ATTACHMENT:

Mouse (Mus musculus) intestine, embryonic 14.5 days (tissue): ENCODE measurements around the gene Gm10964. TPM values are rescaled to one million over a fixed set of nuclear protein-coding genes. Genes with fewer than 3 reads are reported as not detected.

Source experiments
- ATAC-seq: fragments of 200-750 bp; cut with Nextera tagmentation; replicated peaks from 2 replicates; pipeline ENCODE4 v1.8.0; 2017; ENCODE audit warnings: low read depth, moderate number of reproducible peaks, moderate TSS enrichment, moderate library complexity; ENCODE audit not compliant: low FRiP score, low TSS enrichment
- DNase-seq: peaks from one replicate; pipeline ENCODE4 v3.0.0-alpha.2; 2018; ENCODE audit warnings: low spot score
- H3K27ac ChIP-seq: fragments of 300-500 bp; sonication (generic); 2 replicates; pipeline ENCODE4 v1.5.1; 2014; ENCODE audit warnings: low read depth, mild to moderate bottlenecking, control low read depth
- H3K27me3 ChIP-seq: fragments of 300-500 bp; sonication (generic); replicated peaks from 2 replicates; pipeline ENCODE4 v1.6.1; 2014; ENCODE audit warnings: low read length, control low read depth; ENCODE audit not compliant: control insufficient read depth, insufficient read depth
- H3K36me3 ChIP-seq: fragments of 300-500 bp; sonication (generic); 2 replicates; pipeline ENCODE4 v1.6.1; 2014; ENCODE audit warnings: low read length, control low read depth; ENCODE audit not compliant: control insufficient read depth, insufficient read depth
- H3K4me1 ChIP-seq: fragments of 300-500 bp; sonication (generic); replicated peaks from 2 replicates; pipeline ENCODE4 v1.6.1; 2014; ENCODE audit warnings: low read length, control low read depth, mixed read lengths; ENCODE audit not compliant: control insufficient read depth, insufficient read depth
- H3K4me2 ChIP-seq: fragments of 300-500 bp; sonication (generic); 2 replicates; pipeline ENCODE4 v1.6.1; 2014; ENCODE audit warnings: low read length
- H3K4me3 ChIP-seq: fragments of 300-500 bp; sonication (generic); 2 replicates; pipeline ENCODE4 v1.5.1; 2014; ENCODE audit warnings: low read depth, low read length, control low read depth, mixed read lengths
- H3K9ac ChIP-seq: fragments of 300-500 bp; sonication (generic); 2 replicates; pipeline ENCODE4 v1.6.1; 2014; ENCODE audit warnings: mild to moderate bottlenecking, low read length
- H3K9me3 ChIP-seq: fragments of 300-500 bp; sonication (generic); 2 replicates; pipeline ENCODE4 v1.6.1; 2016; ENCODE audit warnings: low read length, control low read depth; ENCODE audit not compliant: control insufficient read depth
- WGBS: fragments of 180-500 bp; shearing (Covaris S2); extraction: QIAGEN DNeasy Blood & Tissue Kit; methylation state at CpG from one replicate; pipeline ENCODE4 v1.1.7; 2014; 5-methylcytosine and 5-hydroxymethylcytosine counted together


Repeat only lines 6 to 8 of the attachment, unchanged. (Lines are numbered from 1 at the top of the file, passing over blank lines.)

- H3K27me3 ChIP-seq: fragments of 300-500 bp; sonication (generic); replicated peaks from 2 replicates; pipeline ENCODE4 v1.6.1; 2014; ENCODE audit warnings: low read length, control low read depth; ENCODE audit not compliant: control insufficient read depth, insufficient read depth
- H3K36me3 ChIP-seq: fragments of 300-500 bp; sonication (generic); 2 replicates; pipeline ENCODE4 v1.6.1; 2014; ENCODE audit warnings: low read length, control low read depth; ENCODE audit not compliant: control insufficient read depth, insufficient read depth
- H3K4me1 ChIP-seq: fragments of 300-500 bp; sonication (generic); replicated peaks from 2 replicates; pipeline ENCODE4 v1.6.1; 2014; ENCODE audit warnings: low read length, control low read depth, mixed read lengths; ENCODE audit not compliant: control insufficient read depth, insufficient read depth